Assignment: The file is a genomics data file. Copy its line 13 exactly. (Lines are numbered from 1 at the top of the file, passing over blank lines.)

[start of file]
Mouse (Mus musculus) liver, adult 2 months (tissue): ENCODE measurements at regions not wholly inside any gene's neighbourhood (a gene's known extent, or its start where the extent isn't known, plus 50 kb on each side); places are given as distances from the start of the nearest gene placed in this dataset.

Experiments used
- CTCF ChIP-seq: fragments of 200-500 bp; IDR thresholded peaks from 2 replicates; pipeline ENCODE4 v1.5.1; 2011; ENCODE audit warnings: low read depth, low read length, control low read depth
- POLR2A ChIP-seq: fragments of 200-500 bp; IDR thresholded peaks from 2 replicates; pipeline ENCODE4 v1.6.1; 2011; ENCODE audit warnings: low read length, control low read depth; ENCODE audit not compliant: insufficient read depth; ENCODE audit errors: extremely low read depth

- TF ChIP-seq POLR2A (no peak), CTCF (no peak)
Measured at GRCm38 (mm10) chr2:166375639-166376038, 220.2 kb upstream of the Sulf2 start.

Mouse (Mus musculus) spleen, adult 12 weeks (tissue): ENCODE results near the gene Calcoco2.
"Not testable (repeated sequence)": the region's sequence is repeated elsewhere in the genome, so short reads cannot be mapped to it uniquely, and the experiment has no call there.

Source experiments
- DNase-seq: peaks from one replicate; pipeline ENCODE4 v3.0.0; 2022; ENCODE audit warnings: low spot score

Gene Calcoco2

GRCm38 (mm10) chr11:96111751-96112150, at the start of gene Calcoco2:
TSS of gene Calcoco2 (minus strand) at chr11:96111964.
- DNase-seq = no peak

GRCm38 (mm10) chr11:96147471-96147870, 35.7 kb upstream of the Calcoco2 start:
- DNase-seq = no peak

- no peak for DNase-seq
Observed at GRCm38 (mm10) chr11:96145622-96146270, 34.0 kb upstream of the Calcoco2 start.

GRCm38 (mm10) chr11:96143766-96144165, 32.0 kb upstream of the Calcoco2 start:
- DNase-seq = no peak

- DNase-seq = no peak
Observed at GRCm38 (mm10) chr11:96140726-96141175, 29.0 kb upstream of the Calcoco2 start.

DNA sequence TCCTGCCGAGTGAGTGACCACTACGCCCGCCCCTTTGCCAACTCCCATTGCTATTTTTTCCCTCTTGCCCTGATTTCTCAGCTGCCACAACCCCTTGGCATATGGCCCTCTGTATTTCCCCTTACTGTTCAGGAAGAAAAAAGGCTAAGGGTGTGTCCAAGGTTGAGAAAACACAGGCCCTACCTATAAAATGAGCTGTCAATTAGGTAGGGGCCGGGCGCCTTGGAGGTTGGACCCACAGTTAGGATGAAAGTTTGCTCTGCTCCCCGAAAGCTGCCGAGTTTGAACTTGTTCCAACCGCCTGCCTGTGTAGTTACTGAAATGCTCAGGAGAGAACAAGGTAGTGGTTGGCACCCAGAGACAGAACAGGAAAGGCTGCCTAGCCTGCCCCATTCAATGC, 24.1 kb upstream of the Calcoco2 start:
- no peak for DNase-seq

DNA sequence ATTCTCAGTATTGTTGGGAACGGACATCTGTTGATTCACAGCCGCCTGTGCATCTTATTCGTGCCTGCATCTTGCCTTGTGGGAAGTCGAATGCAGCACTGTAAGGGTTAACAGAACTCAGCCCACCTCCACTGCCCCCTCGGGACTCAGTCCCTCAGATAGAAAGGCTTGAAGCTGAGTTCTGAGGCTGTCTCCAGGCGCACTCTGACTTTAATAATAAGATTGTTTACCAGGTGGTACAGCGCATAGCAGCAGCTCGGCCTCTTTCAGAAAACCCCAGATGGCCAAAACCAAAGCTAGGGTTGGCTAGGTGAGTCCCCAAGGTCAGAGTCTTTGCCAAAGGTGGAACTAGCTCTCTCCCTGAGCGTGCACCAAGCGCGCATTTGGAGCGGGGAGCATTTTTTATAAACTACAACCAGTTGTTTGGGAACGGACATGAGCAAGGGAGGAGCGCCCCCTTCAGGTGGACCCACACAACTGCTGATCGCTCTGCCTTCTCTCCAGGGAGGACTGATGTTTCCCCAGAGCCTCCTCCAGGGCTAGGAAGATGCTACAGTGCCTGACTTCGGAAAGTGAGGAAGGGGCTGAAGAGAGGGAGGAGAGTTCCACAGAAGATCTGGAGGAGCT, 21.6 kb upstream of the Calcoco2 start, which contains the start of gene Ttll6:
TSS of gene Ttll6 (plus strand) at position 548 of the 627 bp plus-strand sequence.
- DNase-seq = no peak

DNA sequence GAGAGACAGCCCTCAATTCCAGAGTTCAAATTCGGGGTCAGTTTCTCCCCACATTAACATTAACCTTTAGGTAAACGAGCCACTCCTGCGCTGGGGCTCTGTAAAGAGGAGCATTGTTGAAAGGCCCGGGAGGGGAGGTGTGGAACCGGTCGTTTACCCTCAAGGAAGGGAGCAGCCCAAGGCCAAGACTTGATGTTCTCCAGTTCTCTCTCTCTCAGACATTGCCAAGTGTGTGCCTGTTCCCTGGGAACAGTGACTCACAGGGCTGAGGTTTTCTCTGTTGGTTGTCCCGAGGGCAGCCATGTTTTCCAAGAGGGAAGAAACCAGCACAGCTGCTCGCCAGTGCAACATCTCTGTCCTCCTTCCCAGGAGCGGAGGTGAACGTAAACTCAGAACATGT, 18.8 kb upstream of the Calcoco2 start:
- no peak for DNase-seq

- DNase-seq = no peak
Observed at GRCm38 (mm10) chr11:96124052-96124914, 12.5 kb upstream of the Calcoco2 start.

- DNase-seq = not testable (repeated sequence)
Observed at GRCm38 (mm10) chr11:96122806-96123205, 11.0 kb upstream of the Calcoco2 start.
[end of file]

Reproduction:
TSS of gene Calcoco2 (minus strand) at chr11:96111964.